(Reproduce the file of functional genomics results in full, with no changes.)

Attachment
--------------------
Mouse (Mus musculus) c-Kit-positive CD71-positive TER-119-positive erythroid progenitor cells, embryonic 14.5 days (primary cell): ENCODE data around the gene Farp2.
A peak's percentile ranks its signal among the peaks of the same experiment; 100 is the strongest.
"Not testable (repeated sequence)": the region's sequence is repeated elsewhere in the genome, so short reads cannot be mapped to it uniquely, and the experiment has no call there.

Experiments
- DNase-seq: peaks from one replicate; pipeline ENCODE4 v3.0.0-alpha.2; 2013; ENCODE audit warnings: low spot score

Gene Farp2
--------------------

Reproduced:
Mouse (Mus musculus) c-Kit-positive CD71-positive TER-119-positive erythroid progenitor cells, embryonic 14.5 days (primary cell): ENCODE data around the gene Farp2.
A peak's percentile ranks its signal among the peaks of the same experiment; 100 is the strongest.
"Not testable (repeated sequence)": the region's sequence is repeated elsewhere in the genome, so short reads cannot be mapped to it uniquely, and the experiment has no call there.

Experiments
- DNase-seq: peaks from one replicate; pipeline ENCODE4 v3.0.0-alpha.2; 2013; ENCODE audit warnings: low spot score

Gene Farp2